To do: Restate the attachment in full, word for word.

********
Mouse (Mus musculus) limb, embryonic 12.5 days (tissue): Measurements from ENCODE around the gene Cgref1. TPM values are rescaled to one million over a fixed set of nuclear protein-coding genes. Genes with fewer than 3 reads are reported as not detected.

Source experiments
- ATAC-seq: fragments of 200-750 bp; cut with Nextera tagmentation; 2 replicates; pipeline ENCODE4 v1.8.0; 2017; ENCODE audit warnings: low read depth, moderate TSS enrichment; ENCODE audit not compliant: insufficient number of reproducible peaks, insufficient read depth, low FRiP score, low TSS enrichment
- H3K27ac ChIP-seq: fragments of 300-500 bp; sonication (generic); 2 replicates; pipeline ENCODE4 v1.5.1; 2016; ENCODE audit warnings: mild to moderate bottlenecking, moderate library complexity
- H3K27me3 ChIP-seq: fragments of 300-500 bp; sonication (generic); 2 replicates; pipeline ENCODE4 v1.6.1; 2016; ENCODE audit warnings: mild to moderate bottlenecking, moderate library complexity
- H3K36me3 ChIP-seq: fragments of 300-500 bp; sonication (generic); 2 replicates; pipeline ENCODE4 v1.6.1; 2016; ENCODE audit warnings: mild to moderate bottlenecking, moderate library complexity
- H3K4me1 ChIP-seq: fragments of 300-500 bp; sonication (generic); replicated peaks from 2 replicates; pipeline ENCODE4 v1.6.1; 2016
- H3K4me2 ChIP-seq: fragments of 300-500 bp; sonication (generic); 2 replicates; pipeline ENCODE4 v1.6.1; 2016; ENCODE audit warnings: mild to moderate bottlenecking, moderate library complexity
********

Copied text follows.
Mouse (Mus musculus) limb, embryonic 12.5 days (tissue): Measurements from ENCODE around the gene Cgref1. TPM values are rescaled to one million over a fixed set of nuclear protein-coding genes. Genes with fewer than 3 reads are reported as not detected.

Source experiments
- ATAC-seq: fragments of 200-750 bp; cut with Nextera tagmentation; 2 replicates; pipeline ENCODE4 v1.8.0; 2017; ENCODE audit warnings: low read depth, moderate TSS enrichment; ENCODE audit not compliant: insufficient number of reproducible peaks, insufficient read depth, low FRiP score, low TSS enrichment
- H3K27ac ChIP-seq: fragments of 300-500 bp; sonication (generic); 2 replicates; pipeline ENCODE4 v1.5.1; 2016; ENCODE audit warnings: mild to moderate bottlenecking, moderate library complexity
- H3K27me3 ChIP-seq: fragments of 300-500 bp; sonication (generic); 2 replicates; pipeline ENCODE4 v1.6.1; 2016; ENCODE audit warnings: mild to moderate bottlenecking, moderate library complexity
- H3K36me3 ChIP-seq: fragments of 300-500 bp; sonication (generic); 2 replicates; pipeline ENCODE4 v1.6.1; 2016; ENCODE audit warnings: mild to moderate bottlenecking, moderate library complexity
- H3K4me1 ChIP-seq: fragments of 300-500 bp; sonication (generic); replicated peaks from 2 replicates; pipeline ENCODE4 v1.6.1; 2016
- H3K4me2 ChIP-seq: fragments of 300-500 bp; sonication (generic); 2 replicates; pipeline ENCODE4 v1.6.1; 2016; ENCODE audit warnings: mild to moderate bottlenecking, moderate library complexity